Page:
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Cannabis farm approved near Carrizo Plain

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Three acres of cannabis cultivation near the Carrizo Plain and California Valley cleared an appeal on Sept. 13 in a rare unanimous vote from the San Luis Obispo County Board of Supervisors supporting a challenged cannabis project.

Local environmental activist Patrick McGibney appealed the 3-acre outdoor grow approved last year by a county planning officer. Proposed by Greenview LLC, the farm would be sited on a 40-acre parcel located about four miles from the California Valley.

APPROVING PROJECTS? The SLO County Board of Supervisors gave rare unanimous support to a proposed cannabis farm near the Carrizo Plain on Sept. 13. - FILE PHOTO BY DYLAN HONEA-BAUMAN
  • File Photo By Dylan Honea-Bauman
  • APPROVING PROJECTS? The SLO County Board of Supervisors gave rare unanimous support to a proposed cannabis farm near the Carrizo Plain on Sept. 13.

Speaking to the board about his appeal, McGibney focused largely on the water supply challenges in the Carrizo Plain and said the county needs to more thoroughly study the groundwater there before approving cannabis projects. He also highlighted impacts to nearby sensitive habitats for endangered species, like the fairy shrimp.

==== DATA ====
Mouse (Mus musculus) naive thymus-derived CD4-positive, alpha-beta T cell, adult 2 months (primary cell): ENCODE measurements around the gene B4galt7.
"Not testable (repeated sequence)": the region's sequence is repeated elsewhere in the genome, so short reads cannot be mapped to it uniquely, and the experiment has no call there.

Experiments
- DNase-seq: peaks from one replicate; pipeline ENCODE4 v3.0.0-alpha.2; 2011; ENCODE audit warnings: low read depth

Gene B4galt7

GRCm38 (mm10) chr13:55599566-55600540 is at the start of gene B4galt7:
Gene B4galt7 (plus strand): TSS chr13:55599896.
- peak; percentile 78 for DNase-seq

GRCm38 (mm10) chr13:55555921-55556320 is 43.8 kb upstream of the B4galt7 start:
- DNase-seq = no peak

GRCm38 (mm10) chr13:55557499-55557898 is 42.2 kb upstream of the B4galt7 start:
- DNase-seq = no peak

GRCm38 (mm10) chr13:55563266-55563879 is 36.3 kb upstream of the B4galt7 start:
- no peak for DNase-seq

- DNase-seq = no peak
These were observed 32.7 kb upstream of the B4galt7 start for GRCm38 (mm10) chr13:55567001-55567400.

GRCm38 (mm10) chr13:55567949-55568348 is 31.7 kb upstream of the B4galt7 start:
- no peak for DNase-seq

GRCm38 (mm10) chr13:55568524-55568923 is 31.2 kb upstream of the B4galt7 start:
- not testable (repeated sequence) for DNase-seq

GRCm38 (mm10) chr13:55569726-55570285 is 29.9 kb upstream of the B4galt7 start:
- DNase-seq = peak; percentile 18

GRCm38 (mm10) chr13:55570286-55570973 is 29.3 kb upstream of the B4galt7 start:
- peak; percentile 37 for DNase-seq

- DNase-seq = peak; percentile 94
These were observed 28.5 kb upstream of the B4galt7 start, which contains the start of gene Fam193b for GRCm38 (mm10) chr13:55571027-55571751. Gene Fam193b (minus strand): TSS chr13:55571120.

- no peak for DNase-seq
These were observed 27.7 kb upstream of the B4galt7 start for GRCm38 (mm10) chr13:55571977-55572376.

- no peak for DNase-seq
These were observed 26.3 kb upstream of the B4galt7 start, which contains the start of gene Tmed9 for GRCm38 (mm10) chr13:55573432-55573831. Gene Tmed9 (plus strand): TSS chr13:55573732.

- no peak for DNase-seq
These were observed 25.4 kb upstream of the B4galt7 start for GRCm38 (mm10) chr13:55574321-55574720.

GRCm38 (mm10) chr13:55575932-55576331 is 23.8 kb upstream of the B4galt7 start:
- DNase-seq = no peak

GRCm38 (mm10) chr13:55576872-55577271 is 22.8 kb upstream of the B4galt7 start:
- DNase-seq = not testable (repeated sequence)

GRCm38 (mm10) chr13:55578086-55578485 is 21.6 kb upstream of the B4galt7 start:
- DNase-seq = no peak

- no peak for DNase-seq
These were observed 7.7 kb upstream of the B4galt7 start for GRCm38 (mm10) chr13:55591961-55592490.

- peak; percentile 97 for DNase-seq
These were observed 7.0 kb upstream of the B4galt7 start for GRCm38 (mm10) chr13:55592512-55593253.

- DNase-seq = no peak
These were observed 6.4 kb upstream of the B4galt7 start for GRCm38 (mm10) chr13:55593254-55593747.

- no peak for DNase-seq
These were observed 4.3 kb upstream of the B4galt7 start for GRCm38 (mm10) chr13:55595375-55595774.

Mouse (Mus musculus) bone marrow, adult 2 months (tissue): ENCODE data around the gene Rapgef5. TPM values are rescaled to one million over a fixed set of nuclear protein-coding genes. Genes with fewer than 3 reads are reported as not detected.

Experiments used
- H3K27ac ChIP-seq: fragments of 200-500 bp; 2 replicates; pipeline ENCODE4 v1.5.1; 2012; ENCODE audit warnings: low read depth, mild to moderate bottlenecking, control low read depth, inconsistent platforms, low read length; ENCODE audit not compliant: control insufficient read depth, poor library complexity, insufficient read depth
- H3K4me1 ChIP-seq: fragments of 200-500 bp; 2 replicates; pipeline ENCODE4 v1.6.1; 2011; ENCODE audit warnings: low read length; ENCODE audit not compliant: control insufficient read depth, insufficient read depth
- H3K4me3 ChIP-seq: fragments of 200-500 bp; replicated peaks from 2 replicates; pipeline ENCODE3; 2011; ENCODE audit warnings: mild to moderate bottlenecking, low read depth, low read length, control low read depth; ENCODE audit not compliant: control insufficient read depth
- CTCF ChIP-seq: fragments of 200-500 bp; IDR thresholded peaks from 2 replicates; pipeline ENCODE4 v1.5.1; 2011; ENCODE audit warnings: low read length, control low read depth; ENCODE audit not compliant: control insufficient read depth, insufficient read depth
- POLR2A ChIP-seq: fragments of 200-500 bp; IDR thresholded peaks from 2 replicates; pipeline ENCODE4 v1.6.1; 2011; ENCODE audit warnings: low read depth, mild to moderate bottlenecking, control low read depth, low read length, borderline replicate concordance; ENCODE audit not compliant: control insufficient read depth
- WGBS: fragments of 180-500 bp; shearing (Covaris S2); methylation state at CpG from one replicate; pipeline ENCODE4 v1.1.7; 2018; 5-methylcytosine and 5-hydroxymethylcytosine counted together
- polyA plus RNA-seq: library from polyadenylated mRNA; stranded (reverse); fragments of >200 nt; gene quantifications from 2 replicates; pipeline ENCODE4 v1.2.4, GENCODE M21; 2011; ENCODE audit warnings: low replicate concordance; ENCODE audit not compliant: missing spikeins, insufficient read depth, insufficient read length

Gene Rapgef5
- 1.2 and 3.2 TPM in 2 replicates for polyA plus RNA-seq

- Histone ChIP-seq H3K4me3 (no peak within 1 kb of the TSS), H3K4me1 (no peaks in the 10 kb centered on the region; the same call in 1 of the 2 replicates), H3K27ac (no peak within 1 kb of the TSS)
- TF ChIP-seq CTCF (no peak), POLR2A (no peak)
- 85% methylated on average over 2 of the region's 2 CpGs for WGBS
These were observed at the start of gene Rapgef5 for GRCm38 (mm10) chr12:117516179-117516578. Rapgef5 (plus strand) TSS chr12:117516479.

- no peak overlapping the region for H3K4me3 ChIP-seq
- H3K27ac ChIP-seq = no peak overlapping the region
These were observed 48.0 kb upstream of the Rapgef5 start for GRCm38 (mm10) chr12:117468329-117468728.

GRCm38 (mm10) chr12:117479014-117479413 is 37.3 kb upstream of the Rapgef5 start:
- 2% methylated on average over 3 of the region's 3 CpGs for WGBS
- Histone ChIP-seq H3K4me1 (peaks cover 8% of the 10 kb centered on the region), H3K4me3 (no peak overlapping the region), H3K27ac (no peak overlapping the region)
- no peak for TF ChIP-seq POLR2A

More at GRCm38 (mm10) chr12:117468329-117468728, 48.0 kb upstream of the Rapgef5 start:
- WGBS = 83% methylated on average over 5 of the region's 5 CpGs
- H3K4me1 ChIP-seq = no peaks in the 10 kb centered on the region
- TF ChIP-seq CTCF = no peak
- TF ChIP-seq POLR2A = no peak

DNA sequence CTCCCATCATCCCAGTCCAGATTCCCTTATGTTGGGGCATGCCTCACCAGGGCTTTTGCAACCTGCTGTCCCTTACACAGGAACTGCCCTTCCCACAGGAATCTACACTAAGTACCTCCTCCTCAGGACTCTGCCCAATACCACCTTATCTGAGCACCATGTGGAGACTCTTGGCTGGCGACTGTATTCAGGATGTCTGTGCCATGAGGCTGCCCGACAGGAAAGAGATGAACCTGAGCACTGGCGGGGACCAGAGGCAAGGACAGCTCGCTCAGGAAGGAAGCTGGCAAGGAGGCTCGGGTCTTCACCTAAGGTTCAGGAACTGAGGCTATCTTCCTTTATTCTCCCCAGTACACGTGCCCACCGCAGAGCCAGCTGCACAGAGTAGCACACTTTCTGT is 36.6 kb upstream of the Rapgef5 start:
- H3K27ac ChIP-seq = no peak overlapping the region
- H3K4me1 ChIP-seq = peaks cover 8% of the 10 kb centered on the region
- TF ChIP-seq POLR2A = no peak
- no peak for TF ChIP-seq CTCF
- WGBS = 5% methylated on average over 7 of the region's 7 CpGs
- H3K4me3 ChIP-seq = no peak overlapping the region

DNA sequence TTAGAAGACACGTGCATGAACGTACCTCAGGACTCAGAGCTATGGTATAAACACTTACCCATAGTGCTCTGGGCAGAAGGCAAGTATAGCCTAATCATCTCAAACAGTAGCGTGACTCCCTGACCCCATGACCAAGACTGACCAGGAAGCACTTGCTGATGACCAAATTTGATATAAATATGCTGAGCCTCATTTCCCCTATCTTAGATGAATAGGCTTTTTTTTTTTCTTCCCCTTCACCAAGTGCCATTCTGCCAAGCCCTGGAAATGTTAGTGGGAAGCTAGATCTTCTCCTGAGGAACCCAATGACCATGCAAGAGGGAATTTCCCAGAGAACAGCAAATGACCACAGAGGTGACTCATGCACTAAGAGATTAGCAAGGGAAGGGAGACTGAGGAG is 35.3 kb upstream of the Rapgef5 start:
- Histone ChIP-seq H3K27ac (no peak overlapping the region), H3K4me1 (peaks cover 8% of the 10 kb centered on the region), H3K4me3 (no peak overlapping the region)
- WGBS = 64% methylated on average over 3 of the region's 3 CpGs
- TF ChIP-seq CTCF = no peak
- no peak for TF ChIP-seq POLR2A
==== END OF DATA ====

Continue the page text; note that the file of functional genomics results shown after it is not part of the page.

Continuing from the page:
"Long-lasting droughts driven by climate change means that groundwater likely has never been more scarce in the Carrizo Plain than it is today," McGibney said. "It was a huge mistake for the vineyards to take over and deplete groundwater basins throughout the county—please don't make the same mistake for cannabis."

But 5th District Supervisor Debbie Arnold—who typically supports appeals against cannabis projects—opposed the appeal and said that there are other cannabis farms in the same general area as Greenview's. She noted that the grower is obligated to use less than 2.24 acre-feet per year of water.

"I've said it many times, I've always been appreciative that we have the discretion to review neighborhood compatibility, [but in this case] there already have been established grows right in that stretch," Arnold said.

With 4th District Supervisor Lynn Compton absent, the board voted 4-0 to deny the appeal and approve the project.

Later in the same meeting, the Board of Supervisors approved a new fee schedule for county cannabis applicants that officials said will generate an additional $1.3 million in revenue. That revenue is largely needed to fund a sheriff's cannabis compliance team that will have five new employees.

The fee increases sparked a larger conversation about the struggling state of the county's cannabis industry. While 3rd District Supervisor Dawn Ortiz-Legg ultimately voted in favor of the fees, she said the county's cumbersome process is driving growers away and called for reforms to the regulations.

"The reason why the cannabis industry isn't here is that they've given up," Ortiz-Legg said. "We're basically going to kill an industry." Δ

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